Nepal: New Maoist party discussing options in struggle for power
Baidya party threatens to take up arms for power
KAMAL DEV BHATTARAI, The Kathmandu Post
KATHMANDU, SEP 05 – CPN-Maoist Chairman Mohan Baidya on Wednesday threatened to take up weapons to come into power if his party fails to achieve its goals through peaceful means. The party has a standing policy of capturing state power through a people’s revolt.
Addressing a press conference at the party headquarters in Buddhanagar, Baidya said there are many examples of armed struggles that were launched to gain power. The press meet was organised to unveil decisions taken by the week-long second Central Committee (CC) meeting of the party.
“Our first priority is to resolve problems facing the country, and if necessary, we will take up arms,” Baidya said. He, however, did not say when the party plans to take such a move. According to one leader, the CC meet has already decided to make military and organisational preparations for a possible armed revolt. The leader added that the plans were being kept confidential.
The CC meeting also demanded a roundtable conference of all political parties and forces to end the current deadlock. Leaders said the three major parties are “spreading confusion” among the people.
The party said fresh elections or revival of the Constituent Assembly (CA) could be alternatives to end the deadlock if all the issues of the new constitution are resolved. “However, under the present circumstances, neither fresh elections nor CA revival can provide an outlet,” said Baidya. The CC meeting also endorsed a 70-point memorandum, which will be handed over to Prime Minister Baburam Bhattarai within a week. The 70-point charter of demands is similar to the 40-point memo submitted by the former CPN (Maoist) in 1996 to then PM Sher Bahadur Deuba. Immediately after submitting the memorandum, the party had launched an armed insurgency, calling it a “people’s war.”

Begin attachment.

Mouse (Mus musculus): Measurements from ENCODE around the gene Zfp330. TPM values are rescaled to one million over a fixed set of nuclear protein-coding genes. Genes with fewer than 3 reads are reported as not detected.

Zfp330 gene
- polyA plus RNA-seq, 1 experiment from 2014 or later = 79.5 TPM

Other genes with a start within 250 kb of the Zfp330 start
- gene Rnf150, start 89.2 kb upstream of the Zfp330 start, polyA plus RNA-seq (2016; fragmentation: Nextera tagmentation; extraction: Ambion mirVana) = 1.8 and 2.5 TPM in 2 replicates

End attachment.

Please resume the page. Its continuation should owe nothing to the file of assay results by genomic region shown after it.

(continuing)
Over two dozen demands in the memorandum are directly related to India. Baidya said the struggle against India is necessary as the southern neighbour is “constantly interfering in Nepal’s internal politics.” The demands include scrapping of many “unequal” deals and treaties with India, including the Upper Karnali hydropower project and the Bilateral Investment Promotion and Protection Agreement (BIPPA).
Other demands include annulment of the decision to hand over the management of the Tribhuvan International Airport (TIA) to an Indian firm, better control of the open border with India and removal of the provision of direct Indian assistance. The government allows the Kathmandu-based Indian Embassy to ‘directly invest INR 50 million in various projects without approval from the Ministry of Finance.’
The party has also demanded a halt to screening of Indian films and ‘obscene’ Hollywood movies, scrapping of a proposal to bring in American troops for disaster management and strict measures to prevent anti-China activities in Nepali soil.
On prospects of unification with the UCPN (Maoist), Baidya ruled out any such possibility.
“The UCPN (Maoist) is a neo-reformist party and our policy is to fight against it, so there is no possibility of a unification,” said Baidya. He further said the UCPN (Maoist) is talking about a working alliance and unification as it is losing organisational strength.
The party said a report submitted by the State Restructuring Committee and the CA Committee on State Restructuring should be the basis for decisions on federalism. The party also unveiled street programmes until it’s first general convention scheduled for January 9, 2013 in Kathmandu.